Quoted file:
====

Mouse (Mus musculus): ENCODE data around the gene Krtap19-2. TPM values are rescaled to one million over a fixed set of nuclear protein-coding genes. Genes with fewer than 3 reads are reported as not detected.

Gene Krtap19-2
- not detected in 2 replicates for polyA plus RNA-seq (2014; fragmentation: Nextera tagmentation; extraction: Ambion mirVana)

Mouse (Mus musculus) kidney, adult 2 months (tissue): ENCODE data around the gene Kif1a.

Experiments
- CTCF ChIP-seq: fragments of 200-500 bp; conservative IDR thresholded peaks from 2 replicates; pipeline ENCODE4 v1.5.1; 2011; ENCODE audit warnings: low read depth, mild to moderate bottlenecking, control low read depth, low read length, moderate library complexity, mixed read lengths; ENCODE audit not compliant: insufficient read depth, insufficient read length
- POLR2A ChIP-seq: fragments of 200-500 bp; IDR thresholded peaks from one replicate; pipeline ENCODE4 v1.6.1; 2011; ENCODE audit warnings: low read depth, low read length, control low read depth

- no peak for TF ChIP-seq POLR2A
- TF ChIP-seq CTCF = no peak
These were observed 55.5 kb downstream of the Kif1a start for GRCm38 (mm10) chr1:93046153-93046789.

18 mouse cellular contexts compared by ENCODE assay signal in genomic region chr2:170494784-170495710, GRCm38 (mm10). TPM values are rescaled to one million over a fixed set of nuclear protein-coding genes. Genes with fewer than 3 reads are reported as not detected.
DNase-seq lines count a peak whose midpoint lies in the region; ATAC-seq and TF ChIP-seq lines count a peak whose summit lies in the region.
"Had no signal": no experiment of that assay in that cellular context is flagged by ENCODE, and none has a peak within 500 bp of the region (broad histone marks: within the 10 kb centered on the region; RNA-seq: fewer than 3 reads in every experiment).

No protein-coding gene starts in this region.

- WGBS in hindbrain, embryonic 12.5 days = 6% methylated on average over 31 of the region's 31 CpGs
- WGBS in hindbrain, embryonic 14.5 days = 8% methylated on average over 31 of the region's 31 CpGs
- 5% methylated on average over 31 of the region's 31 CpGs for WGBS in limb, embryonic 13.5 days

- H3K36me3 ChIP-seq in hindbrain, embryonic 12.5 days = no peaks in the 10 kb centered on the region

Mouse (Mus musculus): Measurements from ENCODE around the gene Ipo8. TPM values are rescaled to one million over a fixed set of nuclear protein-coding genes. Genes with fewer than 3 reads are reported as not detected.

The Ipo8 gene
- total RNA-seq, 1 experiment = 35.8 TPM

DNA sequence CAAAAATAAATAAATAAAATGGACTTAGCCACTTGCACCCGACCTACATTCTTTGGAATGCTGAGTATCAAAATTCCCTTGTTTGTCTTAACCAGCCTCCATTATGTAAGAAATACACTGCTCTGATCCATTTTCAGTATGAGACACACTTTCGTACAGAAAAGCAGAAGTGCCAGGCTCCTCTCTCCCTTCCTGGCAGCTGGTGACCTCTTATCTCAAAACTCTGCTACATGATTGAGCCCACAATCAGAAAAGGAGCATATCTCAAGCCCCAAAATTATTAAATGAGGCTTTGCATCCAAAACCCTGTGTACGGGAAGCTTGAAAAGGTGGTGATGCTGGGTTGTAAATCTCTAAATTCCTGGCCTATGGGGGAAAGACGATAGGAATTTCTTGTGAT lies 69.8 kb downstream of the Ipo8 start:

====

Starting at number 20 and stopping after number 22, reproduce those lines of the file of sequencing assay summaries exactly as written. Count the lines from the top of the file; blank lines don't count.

The Ipo8 gene
- total RNA-seq, 1 experiment = 35.8 TPM

DNA sequence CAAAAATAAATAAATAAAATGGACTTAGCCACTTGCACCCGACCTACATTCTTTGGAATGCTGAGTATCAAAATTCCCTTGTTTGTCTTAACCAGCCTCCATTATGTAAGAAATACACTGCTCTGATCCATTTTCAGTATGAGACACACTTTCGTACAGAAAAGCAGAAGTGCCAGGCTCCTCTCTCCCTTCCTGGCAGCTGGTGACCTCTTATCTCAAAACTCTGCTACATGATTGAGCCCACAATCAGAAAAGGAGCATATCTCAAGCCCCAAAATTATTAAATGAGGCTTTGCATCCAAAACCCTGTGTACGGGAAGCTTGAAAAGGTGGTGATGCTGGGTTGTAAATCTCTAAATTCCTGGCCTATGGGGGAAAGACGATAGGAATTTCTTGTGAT lies 69.8 kb downstream of the Ipo8 start: